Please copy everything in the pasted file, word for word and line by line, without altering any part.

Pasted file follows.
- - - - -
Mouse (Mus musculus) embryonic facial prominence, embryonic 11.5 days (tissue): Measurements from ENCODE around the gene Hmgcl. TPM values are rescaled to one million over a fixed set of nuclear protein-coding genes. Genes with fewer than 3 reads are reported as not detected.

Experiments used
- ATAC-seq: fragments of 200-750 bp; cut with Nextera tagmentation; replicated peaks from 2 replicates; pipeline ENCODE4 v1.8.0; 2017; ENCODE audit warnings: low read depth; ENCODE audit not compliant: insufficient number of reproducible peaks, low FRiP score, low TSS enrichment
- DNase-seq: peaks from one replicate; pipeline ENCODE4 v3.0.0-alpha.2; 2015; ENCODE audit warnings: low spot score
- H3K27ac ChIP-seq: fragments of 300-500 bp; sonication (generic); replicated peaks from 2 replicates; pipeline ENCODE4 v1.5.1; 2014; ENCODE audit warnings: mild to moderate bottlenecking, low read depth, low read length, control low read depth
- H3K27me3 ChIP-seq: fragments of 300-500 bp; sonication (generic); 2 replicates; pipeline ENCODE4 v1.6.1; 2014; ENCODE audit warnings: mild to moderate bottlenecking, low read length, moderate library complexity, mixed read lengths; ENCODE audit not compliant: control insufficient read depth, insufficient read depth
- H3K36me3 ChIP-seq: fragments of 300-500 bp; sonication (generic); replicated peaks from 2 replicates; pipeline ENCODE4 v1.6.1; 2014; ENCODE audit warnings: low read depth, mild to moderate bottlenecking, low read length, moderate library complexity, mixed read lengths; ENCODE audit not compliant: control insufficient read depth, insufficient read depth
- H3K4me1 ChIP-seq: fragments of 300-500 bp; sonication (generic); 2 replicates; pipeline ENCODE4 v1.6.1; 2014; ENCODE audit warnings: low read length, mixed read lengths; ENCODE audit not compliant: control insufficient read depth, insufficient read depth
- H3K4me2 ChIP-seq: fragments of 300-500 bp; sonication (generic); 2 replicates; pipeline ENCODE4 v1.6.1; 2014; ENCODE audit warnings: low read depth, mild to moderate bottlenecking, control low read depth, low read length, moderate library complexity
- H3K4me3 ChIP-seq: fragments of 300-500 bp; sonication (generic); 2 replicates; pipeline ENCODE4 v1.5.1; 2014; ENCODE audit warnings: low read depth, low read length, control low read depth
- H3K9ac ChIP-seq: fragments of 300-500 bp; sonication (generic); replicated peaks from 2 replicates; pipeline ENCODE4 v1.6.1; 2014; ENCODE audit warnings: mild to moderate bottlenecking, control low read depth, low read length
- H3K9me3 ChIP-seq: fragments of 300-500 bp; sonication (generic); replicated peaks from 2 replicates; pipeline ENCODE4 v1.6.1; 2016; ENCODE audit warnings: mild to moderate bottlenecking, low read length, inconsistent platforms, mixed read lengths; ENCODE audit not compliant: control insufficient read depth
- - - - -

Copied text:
Mouse (Mus musculus) embryonic facial prominence, embryonic 11.5 days (tissue): Measurements from ENCODE around the gene Hmgcl. TPM values are rescaled to one million over a fixed set of nuclear protein-coding genes. Genes with fewer than 3 reads are reported as not detected.

Experiments used
- ATAC-seq: fragments of 200-750 bp; cut with Nextera tagmentation; replicated peaks from 2 replicates; pipeline ENCODE4 v1.8.0; 2017; ENCODE audit warnings: low read depth; ENCODE audit not compliant: insufficient number of reproducible peaks, low FRiP score, low TSS enrichment
- DNase-seq: peaks from one replicate; pipeline ENCODE4 v3.0.0-alpha.2; 2015; ENCODE audit warnings: low spot score
- H3K27ac ChIP-seq: fragments of 300-500 bp; sonication (generic); replicated peaks from 2 replicates; pipeline ENCODE4 v1.5.1; 2014; ENCODE audit warnings: mild to moderate bottlenecking, low read depth, low read length, control low read depth
- H3K27me3 ChIP-seq: fragments of 300-500 bp; sonication (generic); 2 replicates; pipeline ENCODE4 v1.6.1; 2014; ENCODE audit warnings: mild to moderate bottlenecking, low read length, moderate library complexity, mixed read lengths; ENCODE audit not compliant: control insufficient read depth, insufficient read depth
- H3K36me3 ChIP-seq: fragments of 300-500 bp; sonication (generic); replicated peaks from 2 replicates; pipeline ENCODE4 v1.6.1; 2014; ENCODE audit warnings: low read depth, mild to moderate bottlenecking, low read length, moderate library complexity, mixed read lengths; ENCODE audit not compliant: control insufficient read depth, insufficient read depth
- H3K4me1 ChIP-seq: fragments of 300-500 bp; sonication (generic); 2 replicates; pipeline ENCODE4 v1.6.1; 2014; ENCODE audit warnings: low read length, mixed read lengths; ENCODE audit not compliant: control insufficient read depth, insufficient read depth
- H3K4me2 ChIP-seq: fragments of 300-500 bp; sonication (generic); 2 replicates; pipeline ENCODE4 v1.6.1; 2014; ENCODE audit warnings: low read depth, mild to moderate bottlenecking, control low read depth, low read length, moderate library complexity
- H3K4me3 ChIP-seq: fragments of 300-500 bp; sonication (generic); 2 replicates; pipeline ENCODE4 v1.5.1; 2014; ENCODE audit warnings: low read depth, low read length, control low read depth
- H3K9ac ChIP-seq: fragments of 300-500 bp; sonication (generic); replicated peaks from 2 replicates; pipeline ENCODE4 v1.6.1; 2014; ENCODE audit warnings: mild to moderate bottlenecking, control low read depth, low read length
- H3K9me3 ChIP-seq: fragments of 300-500 bp; sonication (generic); replicated peaks from 2 replicates; pipeline ENCODE4 v1.6.1; 2016; ENCODE audit warnings: mild to moderate bottlenecking, low read length, inconsistent platforms, mixed read lengths; ENCODE audit not compliant: control insufficient read depth